Would You Risk Choosing A Better Marriage?
How does your partner typically feel when something you've said
causes disagreement? Is your mate annoyed, angry, hurt, or deeply
discouraged? Maybe what you were really communicating was your need
to achieve power or control. Maybe you intended to "keep the peace"
by hiding your true feelings. Instead you've forfeited an opportunity
for genuine intimacy.
"We shared the same house, and that was about it," is how Nate sums up
his marriage to Lois. "I thought about divorce constantly."
"We'd become strangers," Lois agrees. "After years of being together,
to start believing you're wrong for each other is devastating."
Wisconsin psychologist Jon Carlson describes a healthy marriage as a
safe environment in which partners are equal or congruent -- free to
be themselves, express their feelings, fortify their self-esteem, and,
in turn, nourish their relationship. "Each partner plays an important
role in creating an atmosphere of love and support, or in sustaining
marital conflict," he asserts. "If either partner changes to a more
effective pattern of behavior, the other has to respond differently.
A good marriage begins with you!"
In the re-release of their book, TIME FOR A BETTER MARRIAGE:
TRAINING IN MARRIAGE ENRICHMENT, Dr. Carlson and co-author
Dr. Don Dinkmeyer, Sr. point out that the skills necessary for
creating and sustaining a happy marriage are learned. "Unfortunately
many of these skills were never taught to us. So all of us have blind
spots and skill deficits."
Overcoming these deficits takes effort, patience, and the courage
to take risks -- all of which can be achieved in small, daily steps.
TIME FOR A BETTER MARRIAGE outlines a wealth of changes
couples can make to correct negative interactions, take responsibility
for their choices, and develop greater empathy and understanding for
each other. "Congruent partners," the authors explain, "focus on
the potential and resources in their relationship instead of the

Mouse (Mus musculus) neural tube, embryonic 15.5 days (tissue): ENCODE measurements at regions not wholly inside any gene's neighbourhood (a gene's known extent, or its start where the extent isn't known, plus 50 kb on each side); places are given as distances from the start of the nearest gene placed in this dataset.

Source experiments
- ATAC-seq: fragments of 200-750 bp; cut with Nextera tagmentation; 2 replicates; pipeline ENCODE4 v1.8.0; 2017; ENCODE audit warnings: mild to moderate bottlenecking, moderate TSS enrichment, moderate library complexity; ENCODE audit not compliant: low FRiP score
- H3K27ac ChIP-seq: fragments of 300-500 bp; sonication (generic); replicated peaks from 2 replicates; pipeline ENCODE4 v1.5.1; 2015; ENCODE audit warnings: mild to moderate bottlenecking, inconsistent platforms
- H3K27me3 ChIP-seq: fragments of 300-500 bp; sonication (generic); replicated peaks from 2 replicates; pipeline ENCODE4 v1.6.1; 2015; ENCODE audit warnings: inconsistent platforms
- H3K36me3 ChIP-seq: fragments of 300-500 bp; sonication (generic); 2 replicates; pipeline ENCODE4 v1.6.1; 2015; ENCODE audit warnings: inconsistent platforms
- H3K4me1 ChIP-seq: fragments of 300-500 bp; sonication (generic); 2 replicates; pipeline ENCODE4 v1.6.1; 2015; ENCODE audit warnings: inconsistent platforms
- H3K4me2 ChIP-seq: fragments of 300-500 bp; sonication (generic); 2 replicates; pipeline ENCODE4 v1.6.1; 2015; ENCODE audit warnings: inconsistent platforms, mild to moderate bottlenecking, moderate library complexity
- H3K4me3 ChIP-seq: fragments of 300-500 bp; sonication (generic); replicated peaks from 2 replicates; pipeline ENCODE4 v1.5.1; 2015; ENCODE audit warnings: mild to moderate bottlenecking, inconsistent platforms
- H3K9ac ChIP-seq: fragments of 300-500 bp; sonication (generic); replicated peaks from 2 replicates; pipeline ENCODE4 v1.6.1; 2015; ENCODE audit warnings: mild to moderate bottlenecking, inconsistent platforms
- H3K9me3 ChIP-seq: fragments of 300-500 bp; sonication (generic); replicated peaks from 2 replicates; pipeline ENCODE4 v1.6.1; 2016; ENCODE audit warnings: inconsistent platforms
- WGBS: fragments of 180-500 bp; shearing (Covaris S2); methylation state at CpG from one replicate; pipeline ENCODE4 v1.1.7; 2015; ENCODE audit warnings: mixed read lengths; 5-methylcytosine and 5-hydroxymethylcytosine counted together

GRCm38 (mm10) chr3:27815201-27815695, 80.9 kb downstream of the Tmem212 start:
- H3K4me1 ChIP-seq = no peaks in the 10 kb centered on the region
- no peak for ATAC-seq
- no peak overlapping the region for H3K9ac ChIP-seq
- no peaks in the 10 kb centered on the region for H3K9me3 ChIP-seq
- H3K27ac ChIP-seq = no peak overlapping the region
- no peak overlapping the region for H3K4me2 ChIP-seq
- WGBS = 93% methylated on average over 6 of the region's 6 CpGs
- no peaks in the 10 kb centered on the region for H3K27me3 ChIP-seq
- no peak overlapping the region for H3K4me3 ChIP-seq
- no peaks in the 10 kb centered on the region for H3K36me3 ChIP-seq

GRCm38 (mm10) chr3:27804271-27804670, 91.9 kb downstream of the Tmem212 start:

Important choice-making skills for an equal marriage include:
- Learning to identify the instant when you have the possibility to choose.
- Assessing your alternatives and the potential gains and drawbacks of each.
- Assuming responsibility for making your choice work.
- Remembering that a choice can be changed.
Among the powerful positive activities this candid guide offers are
developing a marriage mission statement and participating in a Daily
Dialogue, Encouragement Meetings, and Marriage Meetings. Handy
tear-out Daily Focus Cards help partners apply new skills as they
chart their progress and evaluate their current level of satisfaction
on various marital issues.
Carlson and Dinkmeyer acknowledge that potential sources of marital
conflict are inevitable and unlimited. "Many marriages that seem
terminally incompatible can be transformed into satisfying relationships
when partners learn to define conflict as challenge requiring creative
compromise," they insist. "A healthy, satisfying relationship is never
JON CARLSON, Psy.D., is a psychologist in Geneva, Wisconsin, and
professor at Governors State University in Illinois.
DON DINKMEYER, Sr., Ph.D. (deceased), was a psychologist and co-author
of the popular book Systematic Training for Effective Parenting (STEP
TIME FOR A BETTER MARRIAGE is available from Internet
booksellers and local bookstores or directly from Impact Publishers at
1-800-246-7228 or www.impactpublishers.com.
TIME FOR A BETTER MARRIAGE: Training in Marriage Enrichment
by Jon Carlson, Psy.D., and Don Dinkmeyer, Sr., Ph.D.
144 pages -- Trade paperback -- ISBN: 1-886230-46-3
$15.95 -- November 2002